Food Waste Disposer Ethnographies and CLT
A major electronics company and its food-waste disposer (FWD) brand offered several tiered models: good, better, best. The company had conducted prior concept and communication development research to identify and measure the importance of the different dimensions consumers use to evaluate FWDs before purchase; however, little research had been done to assess how consumers evaluate performance after purchase.
The company partnered with C+R to conduct comprehensive research into the factors that consumers use to evaluate FWDs and the extent to which they’re able to discriminate between different tiers. The findings helped the brand better position the premium model within their portfolio.
Seeking a Holistic Understanding of How Consumers Use Food Waste Disposers
A major electronics company lacked a holistic understanding of how consumers use FWDs (our client’s brand, as well as similarly-priced competitive brands). They wanted to know more about ease of installation, under-sink space required, the type/size of food waste accommodated, throughput (time to complete grind), completeness of grind (residue), output particle size, and noise level.
Another area of interest was how consumers gauge performance. Typically, FWDs lack electronic controls (i.e., sensors, light on kitchen counter area) that communicate how a job is progressing, when it’s completed, and how thoroughly it was performed. As such, consumers rely heavily on auditory cues, visual inspection, and/or putting an implement or hand into the cavity (not when on!) to gauge success.
Ultimately, the company wanted to a) determine the extent to which consumers can discriminate between levels of benefits; and b) identify features that drive satisfaction in the FWD experience.
Video Ethnographies and a Central Location Test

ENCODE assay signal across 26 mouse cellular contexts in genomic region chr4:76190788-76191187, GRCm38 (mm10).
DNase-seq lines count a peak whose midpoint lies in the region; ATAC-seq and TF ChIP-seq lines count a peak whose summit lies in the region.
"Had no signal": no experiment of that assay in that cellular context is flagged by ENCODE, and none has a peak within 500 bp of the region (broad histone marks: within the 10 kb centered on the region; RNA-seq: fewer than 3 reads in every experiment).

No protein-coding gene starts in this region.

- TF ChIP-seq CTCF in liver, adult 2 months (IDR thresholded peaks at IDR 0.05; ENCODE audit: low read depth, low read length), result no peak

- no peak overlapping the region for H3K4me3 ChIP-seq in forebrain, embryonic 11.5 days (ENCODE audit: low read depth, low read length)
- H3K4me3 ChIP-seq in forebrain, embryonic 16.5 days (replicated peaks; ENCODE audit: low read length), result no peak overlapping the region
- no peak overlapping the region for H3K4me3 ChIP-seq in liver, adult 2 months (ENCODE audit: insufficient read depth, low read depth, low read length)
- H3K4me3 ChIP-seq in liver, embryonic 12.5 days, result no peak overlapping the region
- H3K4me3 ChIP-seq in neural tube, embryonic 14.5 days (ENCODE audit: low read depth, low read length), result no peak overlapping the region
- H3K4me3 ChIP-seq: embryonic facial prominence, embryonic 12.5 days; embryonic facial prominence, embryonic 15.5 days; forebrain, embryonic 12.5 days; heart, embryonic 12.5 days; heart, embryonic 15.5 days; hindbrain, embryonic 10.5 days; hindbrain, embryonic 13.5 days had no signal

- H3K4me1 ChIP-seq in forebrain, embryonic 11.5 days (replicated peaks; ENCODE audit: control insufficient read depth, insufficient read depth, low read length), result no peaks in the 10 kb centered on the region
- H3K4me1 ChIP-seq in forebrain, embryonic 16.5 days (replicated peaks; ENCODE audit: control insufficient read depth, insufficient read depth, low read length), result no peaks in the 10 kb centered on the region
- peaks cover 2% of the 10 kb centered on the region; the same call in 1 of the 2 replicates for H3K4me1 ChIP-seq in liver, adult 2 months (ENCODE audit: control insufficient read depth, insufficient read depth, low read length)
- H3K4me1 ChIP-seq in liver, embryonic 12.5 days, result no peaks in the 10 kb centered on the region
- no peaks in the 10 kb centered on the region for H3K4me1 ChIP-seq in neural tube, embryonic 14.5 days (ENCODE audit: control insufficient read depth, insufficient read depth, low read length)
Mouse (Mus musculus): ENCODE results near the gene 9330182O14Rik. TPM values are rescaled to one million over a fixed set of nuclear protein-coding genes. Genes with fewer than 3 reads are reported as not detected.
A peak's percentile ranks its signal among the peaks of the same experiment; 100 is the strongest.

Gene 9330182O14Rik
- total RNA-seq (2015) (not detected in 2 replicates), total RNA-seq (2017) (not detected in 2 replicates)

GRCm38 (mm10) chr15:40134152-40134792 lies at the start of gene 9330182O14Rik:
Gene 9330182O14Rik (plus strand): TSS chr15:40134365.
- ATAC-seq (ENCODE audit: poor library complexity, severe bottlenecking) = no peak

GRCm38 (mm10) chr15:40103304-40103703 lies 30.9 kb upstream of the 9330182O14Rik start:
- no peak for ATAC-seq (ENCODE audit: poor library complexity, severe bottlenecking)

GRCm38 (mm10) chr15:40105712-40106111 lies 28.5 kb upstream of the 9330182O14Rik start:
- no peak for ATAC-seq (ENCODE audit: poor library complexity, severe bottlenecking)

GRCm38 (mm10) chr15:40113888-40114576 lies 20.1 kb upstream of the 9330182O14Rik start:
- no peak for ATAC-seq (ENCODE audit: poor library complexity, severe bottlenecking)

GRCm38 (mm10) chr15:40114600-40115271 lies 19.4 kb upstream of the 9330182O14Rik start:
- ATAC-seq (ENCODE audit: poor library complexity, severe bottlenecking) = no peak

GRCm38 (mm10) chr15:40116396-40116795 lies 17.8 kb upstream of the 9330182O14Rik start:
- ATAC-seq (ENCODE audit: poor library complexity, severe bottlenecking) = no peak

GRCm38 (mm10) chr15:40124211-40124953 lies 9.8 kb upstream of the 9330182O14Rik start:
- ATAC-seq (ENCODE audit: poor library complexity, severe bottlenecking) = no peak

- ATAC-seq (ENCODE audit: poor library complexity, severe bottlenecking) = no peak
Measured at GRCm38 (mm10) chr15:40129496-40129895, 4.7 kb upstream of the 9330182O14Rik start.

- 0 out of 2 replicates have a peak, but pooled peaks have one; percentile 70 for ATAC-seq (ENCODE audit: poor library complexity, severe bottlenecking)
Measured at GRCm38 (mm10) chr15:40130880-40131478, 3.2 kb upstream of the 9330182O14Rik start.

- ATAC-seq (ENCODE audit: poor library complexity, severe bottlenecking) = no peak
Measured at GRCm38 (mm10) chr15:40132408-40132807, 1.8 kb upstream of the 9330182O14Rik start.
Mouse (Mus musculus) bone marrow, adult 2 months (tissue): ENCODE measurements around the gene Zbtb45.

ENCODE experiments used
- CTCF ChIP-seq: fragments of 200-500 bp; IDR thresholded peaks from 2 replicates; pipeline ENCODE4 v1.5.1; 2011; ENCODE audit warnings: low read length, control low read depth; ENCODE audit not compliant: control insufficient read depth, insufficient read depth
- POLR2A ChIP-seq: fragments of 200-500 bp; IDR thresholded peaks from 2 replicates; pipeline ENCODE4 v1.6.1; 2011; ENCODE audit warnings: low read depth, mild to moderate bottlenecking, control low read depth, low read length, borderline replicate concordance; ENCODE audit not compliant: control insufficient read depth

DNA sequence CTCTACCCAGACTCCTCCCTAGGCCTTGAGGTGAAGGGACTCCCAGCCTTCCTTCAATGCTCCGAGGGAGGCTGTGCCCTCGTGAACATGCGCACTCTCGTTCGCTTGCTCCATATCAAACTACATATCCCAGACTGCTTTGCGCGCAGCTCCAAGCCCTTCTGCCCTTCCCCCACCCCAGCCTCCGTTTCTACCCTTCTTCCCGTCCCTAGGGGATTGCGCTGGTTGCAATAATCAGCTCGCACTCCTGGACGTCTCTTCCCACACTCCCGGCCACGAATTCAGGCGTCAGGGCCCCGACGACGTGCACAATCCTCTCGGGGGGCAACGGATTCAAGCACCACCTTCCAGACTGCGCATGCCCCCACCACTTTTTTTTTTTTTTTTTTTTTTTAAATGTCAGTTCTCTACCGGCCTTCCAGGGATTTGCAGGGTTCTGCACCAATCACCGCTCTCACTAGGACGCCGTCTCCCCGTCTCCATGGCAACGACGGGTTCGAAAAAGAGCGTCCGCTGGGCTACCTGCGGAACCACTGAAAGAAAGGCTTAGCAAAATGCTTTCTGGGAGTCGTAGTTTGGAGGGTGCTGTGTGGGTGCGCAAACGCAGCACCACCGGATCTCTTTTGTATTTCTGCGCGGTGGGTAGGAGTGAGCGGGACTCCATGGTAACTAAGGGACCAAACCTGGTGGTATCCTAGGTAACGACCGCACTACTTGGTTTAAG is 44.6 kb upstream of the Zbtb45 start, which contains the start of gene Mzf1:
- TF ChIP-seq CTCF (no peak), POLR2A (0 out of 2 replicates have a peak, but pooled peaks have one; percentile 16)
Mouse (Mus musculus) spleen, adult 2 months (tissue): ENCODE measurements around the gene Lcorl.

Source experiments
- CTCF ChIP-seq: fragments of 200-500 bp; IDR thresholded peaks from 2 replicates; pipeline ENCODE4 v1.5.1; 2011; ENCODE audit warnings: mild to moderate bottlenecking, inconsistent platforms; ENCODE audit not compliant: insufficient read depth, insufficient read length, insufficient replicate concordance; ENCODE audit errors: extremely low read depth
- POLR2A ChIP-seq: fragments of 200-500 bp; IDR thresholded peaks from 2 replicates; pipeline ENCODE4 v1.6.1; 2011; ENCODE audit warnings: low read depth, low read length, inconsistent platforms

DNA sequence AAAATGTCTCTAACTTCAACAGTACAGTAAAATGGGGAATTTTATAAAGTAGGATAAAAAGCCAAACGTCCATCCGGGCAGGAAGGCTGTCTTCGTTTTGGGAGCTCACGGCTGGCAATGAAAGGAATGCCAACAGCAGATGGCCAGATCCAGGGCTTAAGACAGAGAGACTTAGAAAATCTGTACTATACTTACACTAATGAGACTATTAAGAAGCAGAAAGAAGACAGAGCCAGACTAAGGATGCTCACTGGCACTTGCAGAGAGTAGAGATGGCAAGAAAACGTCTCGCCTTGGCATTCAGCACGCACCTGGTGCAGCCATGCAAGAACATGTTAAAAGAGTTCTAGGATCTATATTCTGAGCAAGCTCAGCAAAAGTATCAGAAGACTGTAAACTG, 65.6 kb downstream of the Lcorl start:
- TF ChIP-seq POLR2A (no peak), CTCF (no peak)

C+R designed a multi-phase approach leveraging qualitative and quantitative methods.
Phase I qualitative consisted of nine in-home video ethnographies to identify the criteria consumers use to evaluate food-waste disposer models. To participate, consumers had to agree to have their current disposer upgraded to the premier model (the price, tier, and brand were masked). The conversation started with an evaluation of their current unit, including performance variables/cues and unmet needs, and then progressed to an evaluation of the new, premier food-waste disposer. When comparing FWD units, participants processed standardized food waste (chicken bones, vegetable/fruit matter). A list of critical performance criteria emerged from this phase, and included food type, particle size, capacity, grind time, grind effort, residue, vibration, sound level, and grind completion.
In Phase II quantitative, C+R conducted a central location test at a professional kitchen containing eight sinks with FWD units – the client’s three models and one competitive model. Researchers facilitated 80 triangle tests across participants to understand if the models could be distinguished from one another. Within each test, the respondent loaded a pre-cut batch of food waste into the chamber, turned on water and then turned on the disposer; they let the disposer run until they sensed it was finished. Respondents did this activity across three disposers: two were the same, one was different. The disposer operation was timed from start to finish. After testing each food waste disposer, respondents completed a survey evaluating their experience before moving on. After operating all three disposers, respondents completed a survey and chose which one was different from the other two.
A Hierarchy of Performance and Satisfaction
C+R’s research revealed that consumers evaluated FWD performance using a number of factors, including:
- Grind efficiency
- Completeness of the disposer operation
- Disposer time
- Sensory cues/sounds
With these factors in mind, we identified a hierarchy of performance and satisfaction across the models tested. The research validated that users experienced a noticeable difference and higher satisfaction when moving from the lower tier to the premier model. The premier model also generated greater satisfaction than competitive models.
Equipped with this information, the brand priced and marketed the premier model at a higher level of performance that they were confident consumers would notice. The research also helped the brand communicate differences between each model and craft a clear step-up story.
This project was logistically complex in the product itself, its installation, the experience (including creating multiple identical batches of food “waste” to dispose of), and the analyses. But it was executed flawlessly and resulted in actionable learnings.